More 737 Max Delays: Boeing's Corner Cutting Cost a Fortune and 346 Lives
A Boeing contact suggested I read Bjorn’s Corner: Cutting corners in aerospace costs a fortune.
It seems more and more likely the 737 MAX grounding will go well beyond six months and it can approach nine months to a year depending on developments in the next months.
The costs to Boeing for the MAX debacle are now approaching the costs of a new aircraft development.
The end result of the management culture which produced this engineering shortcut is horrendous:
- Two aircraft and 346 lives lost.
- Boeing in eight months transformed from an admired civil aviation leader to a distrusted brand, subject to several criminal investigations.
- The economic losses are not yet clear but they will approach the costs of a new aircraft development.
Must the management which pushed for lower costs and higher profits now learn the hard way: there simply is no way past thorough and sound engineering in aerospace. Any shortcuts will cost the company many times more than what was saved in the first place. In the extreme, it can challenge the existence of the company.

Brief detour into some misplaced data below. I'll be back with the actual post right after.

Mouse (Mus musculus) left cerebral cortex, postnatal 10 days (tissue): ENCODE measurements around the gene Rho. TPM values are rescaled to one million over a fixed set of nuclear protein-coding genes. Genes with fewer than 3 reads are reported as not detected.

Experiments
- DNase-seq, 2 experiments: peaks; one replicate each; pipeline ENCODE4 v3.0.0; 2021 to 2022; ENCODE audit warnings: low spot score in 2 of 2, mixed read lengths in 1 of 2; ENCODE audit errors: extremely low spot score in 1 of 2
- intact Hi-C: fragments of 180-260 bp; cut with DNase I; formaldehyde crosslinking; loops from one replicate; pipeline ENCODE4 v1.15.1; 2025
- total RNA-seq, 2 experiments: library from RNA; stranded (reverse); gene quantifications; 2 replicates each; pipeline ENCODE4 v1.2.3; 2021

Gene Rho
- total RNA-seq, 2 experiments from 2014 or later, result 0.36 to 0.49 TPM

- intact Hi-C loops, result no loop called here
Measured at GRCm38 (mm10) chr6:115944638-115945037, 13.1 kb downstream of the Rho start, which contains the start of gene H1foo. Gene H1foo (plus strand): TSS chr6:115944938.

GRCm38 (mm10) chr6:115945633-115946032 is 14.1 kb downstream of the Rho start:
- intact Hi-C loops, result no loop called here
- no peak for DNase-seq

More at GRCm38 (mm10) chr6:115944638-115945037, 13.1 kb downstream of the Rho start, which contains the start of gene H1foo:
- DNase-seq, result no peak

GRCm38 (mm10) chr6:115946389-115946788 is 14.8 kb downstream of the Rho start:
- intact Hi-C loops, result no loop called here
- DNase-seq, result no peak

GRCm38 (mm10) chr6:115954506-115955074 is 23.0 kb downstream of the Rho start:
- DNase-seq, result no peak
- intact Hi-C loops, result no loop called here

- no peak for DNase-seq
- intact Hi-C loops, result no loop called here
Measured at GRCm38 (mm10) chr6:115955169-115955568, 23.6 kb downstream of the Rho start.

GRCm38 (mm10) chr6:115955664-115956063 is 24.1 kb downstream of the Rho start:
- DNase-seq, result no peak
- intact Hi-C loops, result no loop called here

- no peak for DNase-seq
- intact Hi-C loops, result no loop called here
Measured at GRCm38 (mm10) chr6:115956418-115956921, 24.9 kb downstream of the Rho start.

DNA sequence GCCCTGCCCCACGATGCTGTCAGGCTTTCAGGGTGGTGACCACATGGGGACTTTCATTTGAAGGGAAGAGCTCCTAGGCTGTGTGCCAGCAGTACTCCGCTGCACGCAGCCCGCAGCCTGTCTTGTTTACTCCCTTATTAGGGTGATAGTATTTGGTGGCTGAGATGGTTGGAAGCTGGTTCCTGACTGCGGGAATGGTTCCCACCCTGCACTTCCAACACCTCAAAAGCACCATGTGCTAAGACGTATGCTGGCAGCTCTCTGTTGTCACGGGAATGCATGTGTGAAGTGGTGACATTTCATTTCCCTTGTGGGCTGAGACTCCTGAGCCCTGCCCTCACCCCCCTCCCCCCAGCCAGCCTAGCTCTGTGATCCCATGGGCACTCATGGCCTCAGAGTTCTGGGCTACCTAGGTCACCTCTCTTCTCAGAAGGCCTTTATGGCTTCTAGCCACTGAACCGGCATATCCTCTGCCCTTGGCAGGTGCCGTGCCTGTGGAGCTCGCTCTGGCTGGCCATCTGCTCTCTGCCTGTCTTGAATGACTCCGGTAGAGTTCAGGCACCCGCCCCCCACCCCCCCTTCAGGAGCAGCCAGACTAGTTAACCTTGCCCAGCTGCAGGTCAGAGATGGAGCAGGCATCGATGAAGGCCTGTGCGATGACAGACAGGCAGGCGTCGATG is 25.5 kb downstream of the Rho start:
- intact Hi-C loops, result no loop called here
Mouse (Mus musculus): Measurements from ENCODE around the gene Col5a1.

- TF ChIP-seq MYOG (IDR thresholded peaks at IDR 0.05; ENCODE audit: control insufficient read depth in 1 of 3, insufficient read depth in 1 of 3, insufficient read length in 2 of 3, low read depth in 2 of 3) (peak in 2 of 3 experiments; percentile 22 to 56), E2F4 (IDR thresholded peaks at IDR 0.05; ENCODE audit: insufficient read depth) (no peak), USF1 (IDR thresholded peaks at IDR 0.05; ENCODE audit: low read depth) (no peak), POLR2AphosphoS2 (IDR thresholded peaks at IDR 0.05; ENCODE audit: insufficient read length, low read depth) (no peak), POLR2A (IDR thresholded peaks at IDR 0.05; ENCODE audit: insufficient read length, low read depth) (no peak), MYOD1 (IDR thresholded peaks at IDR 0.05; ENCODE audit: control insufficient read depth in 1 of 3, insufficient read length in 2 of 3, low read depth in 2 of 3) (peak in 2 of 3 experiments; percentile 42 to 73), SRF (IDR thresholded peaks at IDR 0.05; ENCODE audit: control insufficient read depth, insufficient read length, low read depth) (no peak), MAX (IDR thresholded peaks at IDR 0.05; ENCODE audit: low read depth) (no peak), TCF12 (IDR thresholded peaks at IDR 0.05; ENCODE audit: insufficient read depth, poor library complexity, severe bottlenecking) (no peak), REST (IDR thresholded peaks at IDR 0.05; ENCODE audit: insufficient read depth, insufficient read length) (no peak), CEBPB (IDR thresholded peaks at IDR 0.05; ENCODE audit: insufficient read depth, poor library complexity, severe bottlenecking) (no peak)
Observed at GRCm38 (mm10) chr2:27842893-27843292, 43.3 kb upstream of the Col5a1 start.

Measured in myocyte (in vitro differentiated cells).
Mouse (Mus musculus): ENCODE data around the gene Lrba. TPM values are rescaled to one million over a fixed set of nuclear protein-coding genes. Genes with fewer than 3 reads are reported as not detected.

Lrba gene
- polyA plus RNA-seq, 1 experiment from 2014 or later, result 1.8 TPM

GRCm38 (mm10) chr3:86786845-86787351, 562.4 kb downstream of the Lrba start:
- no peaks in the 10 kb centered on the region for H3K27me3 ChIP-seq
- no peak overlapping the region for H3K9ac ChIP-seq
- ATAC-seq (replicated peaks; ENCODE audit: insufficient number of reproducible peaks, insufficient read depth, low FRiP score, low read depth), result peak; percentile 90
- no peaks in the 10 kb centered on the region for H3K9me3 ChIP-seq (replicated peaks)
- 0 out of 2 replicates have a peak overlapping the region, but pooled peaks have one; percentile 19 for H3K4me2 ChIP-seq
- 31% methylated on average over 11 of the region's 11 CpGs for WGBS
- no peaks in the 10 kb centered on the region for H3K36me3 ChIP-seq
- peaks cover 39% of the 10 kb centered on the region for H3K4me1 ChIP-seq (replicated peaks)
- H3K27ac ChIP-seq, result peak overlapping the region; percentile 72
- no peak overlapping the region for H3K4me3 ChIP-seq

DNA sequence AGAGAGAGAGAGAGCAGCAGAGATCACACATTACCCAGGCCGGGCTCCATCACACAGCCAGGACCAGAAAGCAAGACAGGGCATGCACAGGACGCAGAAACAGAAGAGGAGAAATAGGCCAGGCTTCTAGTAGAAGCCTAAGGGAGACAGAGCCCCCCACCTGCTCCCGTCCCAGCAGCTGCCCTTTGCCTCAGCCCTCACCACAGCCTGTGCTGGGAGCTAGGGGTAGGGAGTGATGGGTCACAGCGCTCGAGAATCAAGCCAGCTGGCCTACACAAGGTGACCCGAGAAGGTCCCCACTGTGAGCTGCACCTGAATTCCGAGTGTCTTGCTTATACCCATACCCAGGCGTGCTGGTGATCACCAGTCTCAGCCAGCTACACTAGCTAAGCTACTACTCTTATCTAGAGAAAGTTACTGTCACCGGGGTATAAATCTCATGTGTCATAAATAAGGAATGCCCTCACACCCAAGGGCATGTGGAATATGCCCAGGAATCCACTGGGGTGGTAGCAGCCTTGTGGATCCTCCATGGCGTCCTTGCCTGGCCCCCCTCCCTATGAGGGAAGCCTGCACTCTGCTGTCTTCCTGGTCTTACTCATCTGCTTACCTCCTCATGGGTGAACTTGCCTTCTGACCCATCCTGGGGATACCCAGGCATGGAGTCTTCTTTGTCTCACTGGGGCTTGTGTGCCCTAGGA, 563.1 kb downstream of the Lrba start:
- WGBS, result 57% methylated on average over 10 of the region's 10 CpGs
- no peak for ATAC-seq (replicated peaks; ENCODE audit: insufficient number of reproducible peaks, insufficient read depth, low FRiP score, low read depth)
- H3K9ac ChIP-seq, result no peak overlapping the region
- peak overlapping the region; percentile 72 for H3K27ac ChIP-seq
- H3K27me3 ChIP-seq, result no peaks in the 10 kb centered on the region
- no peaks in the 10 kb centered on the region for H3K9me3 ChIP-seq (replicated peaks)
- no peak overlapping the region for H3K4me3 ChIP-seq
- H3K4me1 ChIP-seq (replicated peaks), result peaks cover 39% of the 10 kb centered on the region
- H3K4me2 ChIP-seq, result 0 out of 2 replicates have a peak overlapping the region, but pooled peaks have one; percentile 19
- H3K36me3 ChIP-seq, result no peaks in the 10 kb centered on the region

Bjorn Fehrm, the author of the article is a fighter pilot and an aviation consultant.
Comments to the article are interesting. Please consider a set of comments by Fehrm in reply to a question.
- Research: MCAS was implemented with repetitive nose down trim commands if AoA stayed high. The research for the update found the necessary augmentation only needed one nose down cycle. Research for MCAS was not correctly done.
- Implementation: MCAS was implemented with a single sensor trigger and without global limitation on nose down trim. The implementation of the update uses dual sensors and deactivation of MCAS if they don’t agree. It also has a global limitation of nose down to leave 1.5G nose up authority to the pilot via the elevator. The implementation of MCAS was not correctly done.
- Testing: The testing of MCAS was done by Boeing on behalf of FAA. It did not judge the single sensor triggered repetitive MCAS as dangerous. It judged the Pilot would easily identify an incorrectly functioning MCAS despite not knowing of the function and how to distinguish it from the very similar and ever-present Speed Trim System function. The testing of MCAS was not correctly done.
Not Learning the Hard Way
Boeing saved nothing and lost its reputation and 346 lives by cutting corners.
But did Boeing really learn anything?
I suspect this will all be swept under the rug with a small set of fines and a promise to not do this again.
Ten years from now such promises will be long forgotten.
Mike "Mish" Shedlock